The inner ear hides clues on human evolution

A PNAS study led by the Institut Català de Paleontologia Miquel Crusafont (ICP) analyzed the kinship between two Miocene great apes (Hispanopithecus and Rudapithecus) based on the morphology of their inner ear semicircular ...

Video: The long arm and short legs wars in palaeoanthropology

For decades a war raged within the field of palaeoanthropology. At the center of the battle were some of the most important fossils hominids ever discovered, the fossils from Hadar in Ethiopia, and included the famous Lucy ...

Video: The muddle in the middle-Pleistocene

During the late middle Pleistocene—between 400 000 and 150 0000 years ago—the populations occupying Earth, and Africa specifically, looked very differently from what they do now. There is evidence for at least three forms ...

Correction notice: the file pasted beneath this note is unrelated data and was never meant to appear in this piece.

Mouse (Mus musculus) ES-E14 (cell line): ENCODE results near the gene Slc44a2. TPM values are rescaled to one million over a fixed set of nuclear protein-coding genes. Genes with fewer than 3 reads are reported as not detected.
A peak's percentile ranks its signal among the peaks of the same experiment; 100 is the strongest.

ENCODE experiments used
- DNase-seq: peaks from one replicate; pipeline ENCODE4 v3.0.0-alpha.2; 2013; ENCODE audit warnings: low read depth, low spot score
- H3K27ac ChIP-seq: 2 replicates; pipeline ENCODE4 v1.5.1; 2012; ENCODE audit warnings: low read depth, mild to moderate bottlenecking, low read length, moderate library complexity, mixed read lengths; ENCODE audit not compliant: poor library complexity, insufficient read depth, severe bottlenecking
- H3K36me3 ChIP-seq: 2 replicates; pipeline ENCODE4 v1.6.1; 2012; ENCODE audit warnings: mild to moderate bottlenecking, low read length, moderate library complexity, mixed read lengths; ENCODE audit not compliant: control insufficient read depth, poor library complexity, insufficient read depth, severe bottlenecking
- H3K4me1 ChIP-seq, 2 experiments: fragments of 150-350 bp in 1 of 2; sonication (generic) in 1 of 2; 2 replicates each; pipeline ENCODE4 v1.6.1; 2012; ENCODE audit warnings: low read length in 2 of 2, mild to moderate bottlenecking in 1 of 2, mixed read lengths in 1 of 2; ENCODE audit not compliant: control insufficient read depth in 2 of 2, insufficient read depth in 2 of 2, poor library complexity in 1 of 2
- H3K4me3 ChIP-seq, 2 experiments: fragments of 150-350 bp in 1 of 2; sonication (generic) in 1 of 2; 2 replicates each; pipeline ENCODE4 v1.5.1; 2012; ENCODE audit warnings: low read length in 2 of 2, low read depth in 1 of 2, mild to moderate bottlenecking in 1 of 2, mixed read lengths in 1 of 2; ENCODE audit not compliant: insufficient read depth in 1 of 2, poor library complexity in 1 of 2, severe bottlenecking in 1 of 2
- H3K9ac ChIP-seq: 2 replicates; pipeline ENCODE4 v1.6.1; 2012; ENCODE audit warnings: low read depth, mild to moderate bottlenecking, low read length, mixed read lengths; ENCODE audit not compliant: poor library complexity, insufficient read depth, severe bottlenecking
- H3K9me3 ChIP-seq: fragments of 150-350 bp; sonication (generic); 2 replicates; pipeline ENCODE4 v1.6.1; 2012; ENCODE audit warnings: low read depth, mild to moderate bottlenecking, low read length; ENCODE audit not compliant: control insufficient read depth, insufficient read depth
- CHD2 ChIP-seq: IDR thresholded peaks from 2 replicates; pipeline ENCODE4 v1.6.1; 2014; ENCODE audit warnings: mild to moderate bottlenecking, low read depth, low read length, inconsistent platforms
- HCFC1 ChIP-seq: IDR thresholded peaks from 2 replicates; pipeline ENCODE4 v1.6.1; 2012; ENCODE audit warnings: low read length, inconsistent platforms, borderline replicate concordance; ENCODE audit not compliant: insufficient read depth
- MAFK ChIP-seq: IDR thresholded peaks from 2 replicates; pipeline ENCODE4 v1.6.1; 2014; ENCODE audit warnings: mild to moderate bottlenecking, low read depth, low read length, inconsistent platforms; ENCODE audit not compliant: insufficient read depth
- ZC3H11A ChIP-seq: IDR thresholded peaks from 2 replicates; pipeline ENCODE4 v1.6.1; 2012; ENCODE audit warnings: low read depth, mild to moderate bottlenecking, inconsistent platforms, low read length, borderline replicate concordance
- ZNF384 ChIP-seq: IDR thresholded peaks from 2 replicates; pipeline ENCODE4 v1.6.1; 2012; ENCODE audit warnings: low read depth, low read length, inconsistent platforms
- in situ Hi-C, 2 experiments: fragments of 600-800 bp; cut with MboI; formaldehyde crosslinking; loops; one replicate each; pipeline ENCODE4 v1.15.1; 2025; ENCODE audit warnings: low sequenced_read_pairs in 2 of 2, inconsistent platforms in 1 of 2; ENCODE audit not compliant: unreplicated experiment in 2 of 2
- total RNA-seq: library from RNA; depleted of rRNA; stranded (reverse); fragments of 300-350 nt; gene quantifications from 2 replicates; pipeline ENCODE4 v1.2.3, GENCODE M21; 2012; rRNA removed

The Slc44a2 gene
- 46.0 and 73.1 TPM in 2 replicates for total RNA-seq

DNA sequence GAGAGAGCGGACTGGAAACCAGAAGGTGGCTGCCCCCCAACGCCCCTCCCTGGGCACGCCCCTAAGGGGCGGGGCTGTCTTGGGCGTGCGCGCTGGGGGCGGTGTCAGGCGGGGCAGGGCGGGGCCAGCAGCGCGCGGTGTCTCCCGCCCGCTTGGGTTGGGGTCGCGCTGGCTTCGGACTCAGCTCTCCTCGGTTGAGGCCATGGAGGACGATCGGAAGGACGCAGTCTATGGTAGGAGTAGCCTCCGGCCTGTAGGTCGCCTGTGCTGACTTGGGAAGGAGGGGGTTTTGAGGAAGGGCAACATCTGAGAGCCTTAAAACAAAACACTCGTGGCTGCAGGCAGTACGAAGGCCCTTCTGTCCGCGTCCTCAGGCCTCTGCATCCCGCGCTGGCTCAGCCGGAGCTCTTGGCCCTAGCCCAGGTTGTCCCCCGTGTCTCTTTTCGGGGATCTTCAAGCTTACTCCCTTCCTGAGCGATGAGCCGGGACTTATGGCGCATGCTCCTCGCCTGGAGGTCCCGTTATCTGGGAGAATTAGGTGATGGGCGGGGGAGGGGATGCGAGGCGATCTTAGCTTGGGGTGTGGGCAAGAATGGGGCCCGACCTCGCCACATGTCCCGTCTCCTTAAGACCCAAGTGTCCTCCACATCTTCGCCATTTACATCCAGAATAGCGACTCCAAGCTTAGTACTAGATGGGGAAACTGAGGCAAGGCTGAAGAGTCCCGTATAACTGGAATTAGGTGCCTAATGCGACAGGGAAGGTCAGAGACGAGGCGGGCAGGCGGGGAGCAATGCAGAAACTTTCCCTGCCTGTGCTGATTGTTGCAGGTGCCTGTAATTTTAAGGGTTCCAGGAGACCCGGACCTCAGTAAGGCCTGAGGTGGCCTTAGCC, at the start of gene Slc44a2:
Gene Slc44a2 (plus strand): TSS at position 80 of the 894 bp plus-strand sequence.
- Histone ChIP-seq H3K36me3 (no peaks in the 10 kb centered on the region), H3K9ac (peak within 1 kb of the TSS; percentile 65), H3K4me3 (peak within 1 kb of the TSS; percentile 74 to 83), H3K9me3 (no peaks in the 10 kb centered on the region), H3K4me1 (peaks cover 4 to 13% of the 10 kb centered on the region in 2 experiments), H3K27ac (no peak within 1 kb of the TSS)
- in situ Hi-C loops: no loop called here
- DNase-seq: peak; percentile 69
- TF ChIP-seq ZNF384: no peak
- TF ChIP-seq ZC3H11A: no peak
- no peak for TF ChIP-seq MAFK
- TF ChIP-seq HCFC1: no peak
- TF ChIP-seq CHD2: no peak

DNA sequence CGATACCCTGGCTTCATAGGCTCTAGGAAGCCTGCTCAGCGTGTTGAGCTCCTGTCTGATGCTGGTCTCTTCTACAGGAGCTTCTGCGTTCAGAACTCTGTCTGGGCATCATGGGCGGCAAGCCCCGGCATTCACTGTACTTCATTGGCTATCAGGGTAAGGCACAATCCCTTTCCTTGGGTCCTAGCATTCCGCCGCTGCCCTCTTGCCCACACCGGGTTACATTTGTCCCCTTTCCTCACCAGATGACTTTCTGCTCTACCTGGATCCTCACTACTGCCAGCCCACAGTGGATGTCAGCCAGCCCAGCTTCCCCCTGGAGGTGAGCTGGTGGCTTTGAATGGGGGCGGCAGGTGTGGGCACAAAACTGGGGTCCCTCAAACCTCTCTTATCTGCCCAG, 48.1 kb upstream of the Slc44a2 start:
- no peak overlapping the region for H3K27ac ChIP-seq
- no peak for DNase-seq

Tongzi hominids are potentially a new human ancestor in Asia

The CENIEH has been participating in a comparative research about human teeth discovered in this Southern China site which has revealed that Tongzi's teeth do not fit the morphological pattern of traditional Homo erectus.

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Hominidae

The Hominidae (pronounced /hɒˈmɪnɨdiː/; anglicized hominids, also known as great apes), as the term is used here, form a taxonomic family, including four extant genera: chimpanzees (Pan), gorillas (Gorilla), humans (Homo), and orangutans (Pongo).

It is also common to use the term in a more restricted sense of humans and relatives of humans closer than chimpanzees. In this usage, all species other than Homo sapiens are extinct.

A number of known extinct genera are grouped with humans in the Homininae subfamily, others with orangutans in the Ponginae subfamily. The most recent common ancestor of the Hominidae lived roughly 14 million years ago, when the ancestors of the orangutans speciated from the ancestors of the other three genera. The ancestors of the Hominidae family had already speciated from those of the Hylobatidae family, perhaps 15-20 million years ago.

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